The city of Lawrence is right to eliminate and consolidate some of the advisory boards and committees serving the City Commission.
At present, 44 such boards and committees are providing input to city commissioners. That’s a large number requiring an overwhelming number of meetings and significant staff time. City staff is right to look for a more efficient approach.
Assistant City Manager Diane Stoddard said staff members are “trying to streamline the overall number and trying to gain efficiencies, both in terms of the way the boards are functioning but also the staff involved in the boards.”
Staff recommend that commissioners consider consolidating several boards that have overlapping or duplicate missions.
For example, staff recommend that the six construction code appeals boards — building, electrical, mechanical, plumbing, fire and contractor licensing — be combined into a single board. Staff also recommend that the commission consolidate the Joint Economic Development Council and Public Incentive Review Committee; the Lawrence Alliance and Human Relations Commission; the Social Service Funding Advisory Board and Transient Guest Tax Program Advisory Board; and the Parks and Recreation Advisory Board and Lawrence Cultural Arts Commission.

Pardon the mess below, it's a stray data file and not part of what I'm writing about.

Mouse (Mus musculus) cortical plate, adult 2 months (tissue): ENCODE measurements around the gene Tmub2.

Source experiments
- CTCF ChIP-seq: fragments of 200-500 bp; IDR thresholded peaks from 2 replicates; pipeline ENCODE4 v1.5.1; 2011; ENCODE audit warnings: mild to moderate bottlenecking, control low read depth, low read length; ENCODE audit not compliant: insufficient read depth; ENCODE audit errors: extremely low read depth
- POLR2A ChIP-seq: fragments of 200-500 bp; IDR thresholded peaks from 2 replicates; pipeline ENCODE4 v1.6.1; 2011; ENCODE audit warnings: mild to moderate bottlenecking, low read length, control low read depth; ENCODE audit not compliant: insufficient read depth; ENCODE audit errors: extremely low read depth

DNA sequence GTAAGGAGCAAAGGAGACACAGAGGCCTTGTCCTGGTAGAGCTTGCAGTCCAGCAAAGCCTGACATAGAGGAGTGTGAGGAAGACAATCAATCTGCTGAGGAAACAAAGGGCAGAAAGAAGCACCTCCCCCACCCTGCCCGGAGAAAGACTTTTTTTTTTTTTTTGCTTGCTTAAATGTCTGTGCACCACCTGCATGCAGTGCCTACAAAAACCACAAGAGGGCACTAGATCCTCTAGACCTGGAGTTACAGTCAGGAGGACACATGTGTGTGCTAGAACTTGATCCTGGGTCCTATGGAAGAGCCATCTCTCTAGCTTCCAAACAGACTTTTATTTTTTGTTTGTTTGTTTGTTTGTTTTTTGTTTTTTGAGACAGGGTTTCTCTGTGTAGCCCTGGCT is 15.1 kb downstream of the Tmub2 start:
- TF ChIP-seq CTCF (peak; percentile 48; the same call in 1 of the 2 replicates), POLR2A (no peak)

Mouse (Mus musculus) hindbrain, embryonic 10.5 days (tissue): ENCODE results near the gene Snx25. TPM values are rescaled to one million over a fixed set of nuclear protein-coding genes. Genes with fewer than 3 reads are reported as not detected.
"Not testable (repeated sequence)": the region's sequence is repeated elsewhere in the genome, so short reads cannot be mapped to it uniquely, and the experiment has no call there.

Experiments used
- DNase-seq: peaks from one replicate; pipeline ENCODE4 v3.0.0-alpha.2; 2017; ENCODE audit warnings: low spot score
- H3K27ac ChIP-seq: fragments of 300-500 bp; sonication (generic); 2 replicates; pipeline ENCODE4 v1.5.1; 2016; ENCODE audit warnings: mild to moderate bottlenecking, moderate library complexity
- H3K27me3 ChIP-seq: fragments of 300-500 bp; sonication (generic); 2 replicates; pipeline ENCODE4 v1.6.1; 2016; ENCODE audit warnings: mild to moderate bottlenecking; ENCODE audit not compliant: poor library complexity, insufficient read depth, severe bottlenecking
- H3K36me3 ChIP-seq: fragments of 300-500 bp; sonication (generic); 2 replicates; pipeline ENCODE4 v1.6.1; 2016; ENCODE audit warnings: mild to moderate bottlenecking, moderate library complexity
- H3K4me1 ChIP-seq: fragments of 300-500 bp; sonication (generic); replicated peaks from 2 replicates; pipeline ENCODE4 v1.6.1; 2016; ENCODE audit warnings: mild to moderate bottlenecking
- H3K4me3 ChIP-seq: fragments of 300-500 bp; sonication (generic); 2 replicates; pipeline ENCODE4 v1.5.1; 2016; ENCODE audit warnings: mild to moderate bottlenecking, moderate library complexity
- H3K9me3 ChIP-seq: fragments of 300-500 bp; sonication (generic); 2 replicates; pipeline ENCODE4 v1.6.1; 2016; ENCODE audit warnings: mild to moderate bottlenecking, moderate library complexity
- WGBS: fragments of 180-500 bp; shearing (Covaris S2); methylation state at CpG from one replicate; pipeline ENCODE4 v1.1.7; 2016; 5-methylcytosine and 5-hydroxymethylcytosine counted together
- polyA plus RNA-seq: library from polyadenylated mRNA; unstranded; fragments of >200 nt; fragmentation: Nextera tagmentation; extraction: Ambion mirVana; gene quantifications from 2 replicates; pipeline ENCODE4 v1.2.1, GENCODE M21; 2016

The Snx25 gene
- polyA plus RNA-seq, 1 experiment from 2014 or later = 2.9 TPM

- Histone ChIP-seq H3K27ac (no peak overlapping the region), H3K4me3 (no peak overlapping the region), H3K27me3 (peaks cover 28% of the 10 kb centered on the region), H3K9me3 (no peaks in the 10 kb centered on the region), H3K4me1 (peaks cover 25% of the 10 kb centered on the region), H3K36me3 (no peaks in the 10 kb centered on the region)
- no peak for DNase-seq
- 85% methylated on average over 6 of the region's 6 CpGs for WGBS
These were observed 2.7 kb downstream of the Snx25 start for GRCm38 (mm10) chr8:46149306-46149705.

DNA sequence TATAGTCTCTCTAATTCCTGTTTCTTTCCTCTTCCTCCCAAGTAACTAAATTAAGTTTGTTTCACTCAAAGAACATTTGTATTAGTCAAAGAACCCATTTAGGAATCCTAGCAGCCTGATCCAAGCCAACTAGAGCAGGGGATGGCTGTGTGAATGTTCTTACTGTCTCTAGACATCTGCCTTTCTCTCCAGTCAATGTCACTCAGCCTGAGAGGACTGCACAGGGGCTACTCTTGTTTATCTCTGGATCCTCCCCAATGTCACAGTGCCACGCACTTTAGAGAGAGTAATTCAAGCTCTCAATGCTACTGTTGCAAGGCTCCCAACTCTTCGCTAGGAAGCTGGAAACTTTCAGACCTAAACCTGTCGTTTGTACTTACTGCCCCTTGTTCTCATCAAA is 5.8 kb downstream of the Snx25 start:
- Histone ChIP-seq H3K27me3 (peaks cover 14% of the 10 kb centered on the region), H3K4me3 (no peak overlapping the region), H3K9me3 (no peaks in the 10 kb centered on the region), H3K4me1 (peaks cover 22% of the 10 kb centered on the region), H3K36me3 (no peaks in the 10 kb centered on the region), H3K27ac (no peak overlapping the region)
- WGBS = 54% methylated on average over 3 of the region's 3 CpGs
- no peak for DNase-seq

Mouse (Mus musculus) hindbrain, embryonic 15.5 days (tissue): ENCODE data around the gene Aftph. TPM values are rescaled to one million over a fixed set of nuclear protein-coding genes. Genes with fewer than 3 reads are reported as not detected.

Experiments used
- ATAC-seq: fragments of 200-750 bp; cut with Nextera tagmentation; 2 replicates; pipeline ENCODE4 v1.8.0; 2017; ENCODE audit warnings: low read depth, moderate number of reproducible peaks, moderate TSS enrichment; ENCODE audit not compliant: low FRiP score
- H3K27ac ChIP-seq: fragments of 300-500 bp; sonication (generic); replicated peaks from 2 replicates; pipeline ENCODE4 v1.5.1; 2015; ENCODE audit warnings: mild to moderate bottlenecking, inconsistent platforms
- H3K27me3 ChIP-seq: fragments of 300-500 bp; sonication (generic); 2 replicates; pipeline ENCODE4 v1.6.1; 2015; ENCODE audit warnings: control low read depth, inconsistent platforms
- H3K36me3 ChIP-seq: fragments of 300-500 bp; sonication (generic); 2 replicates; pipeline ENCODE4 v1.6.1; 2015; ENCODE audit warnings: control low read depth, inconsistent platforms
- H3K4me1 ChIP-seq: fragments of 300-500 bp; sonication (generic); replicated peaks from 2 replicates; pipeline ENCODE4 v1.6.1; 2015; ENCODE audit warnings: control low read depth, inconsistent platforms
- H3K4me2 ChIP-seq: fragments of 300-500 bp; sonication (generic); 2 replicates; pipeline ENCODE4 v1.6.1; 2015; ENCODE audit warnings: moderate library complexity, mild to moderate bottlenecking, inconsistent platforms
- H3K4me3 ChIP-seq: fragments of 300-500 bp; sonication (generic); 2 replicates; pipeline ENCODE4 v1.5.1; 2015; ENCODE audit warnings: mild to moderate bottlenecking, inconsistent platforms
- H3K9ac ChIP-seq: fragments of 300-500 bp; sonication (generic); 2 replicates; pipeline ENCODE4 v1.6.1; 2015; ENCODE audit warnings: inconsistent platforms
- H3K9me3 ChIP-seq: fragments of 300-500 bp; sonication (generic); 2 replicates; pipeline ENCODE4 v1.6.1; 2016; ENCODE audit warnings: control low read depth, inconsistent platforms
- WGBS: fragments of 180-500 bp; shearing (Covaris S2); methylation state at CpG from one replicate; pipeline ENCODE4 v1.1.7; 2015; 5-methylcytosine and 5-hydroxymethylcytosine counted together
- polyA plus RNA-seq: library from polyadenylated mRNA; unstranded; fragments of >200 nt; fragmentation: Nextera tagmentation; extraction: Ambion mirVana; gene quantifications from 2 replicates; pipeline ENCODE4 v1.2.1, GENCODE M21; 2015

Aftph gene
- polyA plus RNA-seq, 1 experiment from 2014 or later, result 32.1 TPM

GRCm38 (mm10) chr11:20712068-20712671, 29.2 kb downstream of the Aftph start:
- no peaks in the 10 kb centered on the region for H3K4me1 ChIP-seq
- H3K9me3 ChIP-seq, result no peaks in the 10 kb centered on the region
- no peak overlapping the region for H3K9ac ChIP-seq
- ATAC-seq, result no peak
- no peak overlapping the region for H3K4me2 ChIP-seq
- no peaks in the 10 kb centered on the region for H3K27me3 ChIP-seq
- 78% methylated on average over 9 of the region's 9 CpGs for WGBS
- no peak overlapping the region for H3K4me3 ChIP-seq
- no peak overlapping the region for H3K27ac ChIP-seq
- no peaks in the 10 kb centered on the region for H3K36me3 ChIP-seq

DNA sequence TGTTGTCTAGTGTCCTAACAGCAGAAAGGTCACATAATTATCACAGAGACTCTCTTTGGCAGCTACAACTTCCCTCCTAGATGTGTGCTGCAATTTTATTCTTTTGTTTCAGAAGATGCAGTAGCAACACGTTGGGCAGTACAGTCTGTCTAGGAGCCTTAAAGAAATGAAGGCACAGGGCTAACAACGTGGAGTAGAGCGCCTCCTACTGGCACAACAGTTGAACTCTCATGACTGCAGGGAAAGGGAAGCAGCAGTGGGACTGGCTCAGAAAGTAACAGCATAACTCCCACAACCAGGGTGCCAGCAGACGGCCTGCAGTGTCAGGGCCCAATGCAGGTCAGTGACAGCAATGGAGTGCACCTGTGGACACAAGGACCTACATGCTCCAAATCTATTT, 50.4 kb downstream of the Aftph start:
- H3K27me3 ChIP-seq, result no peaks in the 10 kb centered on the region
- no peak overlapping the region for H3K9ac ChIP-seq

And staff is recommending that the following committees and advisory boards be eliminated: Sales Tax Audit Committee, Homeless Issues Advisory Committee, Sister Cities Advisory Board and Community Development Advisory Committee, Lawrence Advisory Board on University Student Issues, Downtown Parking Advisory Board and the ECO2 Commission.
Advisory committees and volunteer boards provide opportunities for residents to become active and engaged in city government. Often, such roles are the first step in seeking office.
But such boards and committees are only beneficial so long as the group’s mission is clearly defined and its members are meeting on a regular basis and producing results on behalf of the city. In some cases, boards were designed only to address a specific issue, with no need to continue meeting once the issue has been resolved.
Condensing city advisory boards and committees makes sense. City commissioners should follow through on staff’s recommendations and make reviewing such boards for elimination and consolidation an ongoing function in the future.